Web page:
If we are to learn only from the explicit commandments, then we run into a problem right away: there are an awful lot of apparent moral quandaries that never get discussed in the Bible. Are there moral implications of genetic engineering? Cybernetics? Overpopulation? Pollution? Birth control? Phone sex? Organ transplants? Euthanasia? Where the Bible touches on these issues, it does so only in the most broad, vague, and tangential fashions; there are no specific instructions on whether or not children should be given mood-altering drugs, no specific answers to questions about the introduction of novel organisms into foreign ecosystems. Are we to assume that the only moral issues are the ones that the Bible discusses directly? Is the choice to vaccinate your child morally neutral and equivalent to the choice to leave them unvaccinated? These are serious questions of real-life issues, on which the Bible is silent, preferring instead to tell us how best to combine goats and milk (Ex. 34:26) and the taxonomy of eunuchs (Mt. 19:12). Is there really no morally preferable choice in any of those situations?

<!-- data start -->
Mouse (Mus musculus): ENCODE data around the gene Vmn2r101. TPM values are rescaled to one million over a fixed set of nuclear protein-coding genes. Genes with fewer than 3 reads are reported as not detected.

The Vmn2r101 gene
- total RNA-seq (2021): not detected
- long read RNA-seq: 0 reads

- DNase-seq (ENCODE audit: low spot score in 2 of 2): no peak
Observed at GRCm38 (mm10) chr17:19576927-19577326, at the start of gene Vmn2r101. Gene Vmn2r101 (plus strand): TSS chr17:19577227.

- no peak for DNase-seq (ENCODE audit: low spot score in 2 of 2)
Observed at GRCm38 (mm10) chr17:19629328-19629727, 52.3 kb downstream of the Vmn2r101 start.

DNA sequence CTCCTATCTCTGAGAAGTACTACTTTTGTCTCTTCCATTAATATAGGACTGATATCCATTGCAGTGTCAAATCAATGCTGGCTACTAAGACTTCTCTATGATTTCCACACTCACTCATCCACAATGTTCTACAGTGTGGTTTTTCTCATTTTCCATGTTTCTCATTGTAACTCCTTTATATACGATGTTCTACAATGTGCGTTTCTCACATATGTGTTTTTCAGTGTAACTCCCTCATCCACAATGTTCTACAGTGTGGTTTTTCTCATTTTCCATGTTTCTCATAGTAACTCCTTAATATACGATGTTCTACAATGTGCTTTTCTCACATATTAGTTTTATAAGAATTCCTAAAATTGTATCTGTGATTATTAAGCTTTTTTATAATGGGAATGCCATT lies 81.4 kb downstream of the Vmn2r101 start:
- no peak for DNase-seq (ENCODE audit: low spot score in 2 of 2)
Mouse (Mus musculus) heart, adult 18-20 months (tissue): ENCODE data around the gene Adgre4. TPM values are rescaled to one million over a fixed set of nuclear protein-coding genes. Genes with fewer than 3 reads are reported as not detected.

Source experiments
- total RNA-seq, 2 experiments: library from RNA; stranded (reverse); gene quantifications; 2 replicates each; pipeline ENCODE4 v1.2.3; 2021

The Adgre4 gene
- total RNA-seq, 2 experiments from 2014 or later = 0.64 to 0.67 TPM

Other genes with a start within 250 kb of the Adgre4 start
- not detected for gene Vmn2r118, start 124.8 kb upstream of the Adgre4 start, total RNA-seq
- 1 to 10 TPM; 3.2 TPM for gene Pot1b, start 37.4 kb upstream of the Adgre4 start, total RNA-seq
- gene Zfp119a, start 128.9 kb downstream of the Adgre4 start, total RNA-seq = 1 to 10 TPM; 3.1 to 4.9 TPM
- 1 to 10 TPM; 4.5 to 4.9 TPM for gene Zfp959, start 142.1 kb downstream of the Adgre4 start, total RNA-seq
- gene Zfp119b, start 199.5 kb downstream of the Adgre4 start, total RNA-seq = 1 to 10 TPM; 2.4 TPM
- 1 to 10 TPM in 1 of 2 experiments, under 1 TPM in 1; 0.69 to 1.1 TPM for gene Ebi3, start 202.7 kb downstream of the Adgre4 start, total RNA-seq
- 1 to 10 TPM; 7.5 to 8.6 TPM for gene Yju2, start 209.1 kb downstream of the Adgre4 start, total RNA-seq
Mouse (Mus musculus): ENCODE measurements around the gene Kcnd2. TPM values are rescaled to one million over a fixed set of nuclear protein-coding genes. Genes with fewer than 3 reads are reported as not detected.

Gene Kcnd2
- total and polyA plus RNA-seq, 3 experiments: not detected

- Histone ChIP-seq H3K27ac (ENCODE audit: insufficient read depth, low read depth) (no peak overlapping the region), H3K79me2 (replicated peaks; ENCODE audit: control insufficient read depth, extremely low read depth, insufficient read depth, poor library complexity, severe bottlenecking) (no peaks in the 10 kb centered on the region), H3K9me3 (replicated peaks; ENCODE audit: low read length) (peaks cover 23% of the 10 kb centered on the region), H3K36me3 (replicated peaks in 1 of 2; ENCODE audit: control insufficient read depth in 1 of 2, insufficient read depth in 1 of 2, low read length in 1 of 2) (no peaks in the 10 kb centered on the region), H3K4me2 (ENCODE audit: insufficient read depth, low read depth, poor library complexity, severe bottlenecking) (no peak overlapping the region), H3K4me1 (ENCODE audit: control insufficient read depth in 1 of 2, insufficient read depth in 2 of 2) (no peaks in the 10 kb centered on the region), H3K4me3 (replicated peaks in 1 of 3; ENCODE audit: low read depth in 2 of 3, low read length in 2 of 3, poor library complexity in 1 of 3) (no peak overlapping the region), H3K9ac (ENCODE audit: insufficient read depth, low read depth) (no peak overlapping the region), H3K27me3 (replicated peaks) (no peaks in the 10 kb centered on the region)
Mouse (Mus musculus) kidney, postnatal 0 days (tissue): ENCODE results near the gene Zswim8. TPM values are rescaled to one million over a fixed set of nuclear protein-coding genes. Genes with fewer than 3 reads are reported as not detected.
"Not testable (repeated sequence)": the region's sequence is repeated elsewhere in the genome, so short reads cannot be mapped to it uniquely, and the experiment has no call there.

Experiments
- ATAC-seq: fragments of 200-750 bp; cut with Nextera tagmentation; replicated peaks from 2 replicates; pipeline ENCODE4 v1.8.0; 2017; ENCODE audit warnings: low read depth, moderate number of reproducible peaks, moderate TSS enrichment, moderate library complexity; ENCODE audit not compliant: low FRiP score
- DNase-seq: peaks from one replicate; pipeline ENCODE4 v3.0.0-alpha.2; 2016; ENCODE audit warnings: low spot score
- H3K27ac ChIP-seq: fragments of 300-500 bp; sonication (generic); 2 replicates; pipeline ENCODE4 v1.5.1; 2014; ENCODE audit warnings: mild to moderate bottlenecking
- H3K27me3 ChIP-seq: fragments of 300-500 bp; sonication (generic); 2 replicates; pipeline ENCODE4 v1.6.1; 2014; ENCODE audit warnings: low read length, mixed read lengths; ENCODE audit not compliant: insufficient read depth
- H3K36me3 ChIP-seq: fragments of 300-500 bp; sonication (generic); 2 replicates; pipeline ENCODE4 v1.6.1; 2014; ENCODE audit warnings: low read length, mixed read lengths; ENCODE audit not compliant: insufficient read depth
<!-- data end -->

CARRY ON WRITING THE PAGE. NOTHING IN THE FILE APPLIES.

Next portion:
So, perhaps we are meant to also learn from example. If that’s the case, then what lessons should we take away from the heroes’ stories? Take Jephthah, for instance. He makes a deal with God that if God helps him win in battle against the Ammonites, then he’ll sacrifice the first thing that comes through his doorway when he returns home. Naturally, after the successful battle, his daughter comes out to greet him. There’s no Abraham/Isaac cop-out in this story: Jephthah follows through with his promise to God. So do we read this story as a cautionary tale about the price of testing God, or do we read it as a positive example of what the faithful should be willing to do in the name of the Lord? There’s enough material outside the story to support both interpretations; which moral should we be receiving?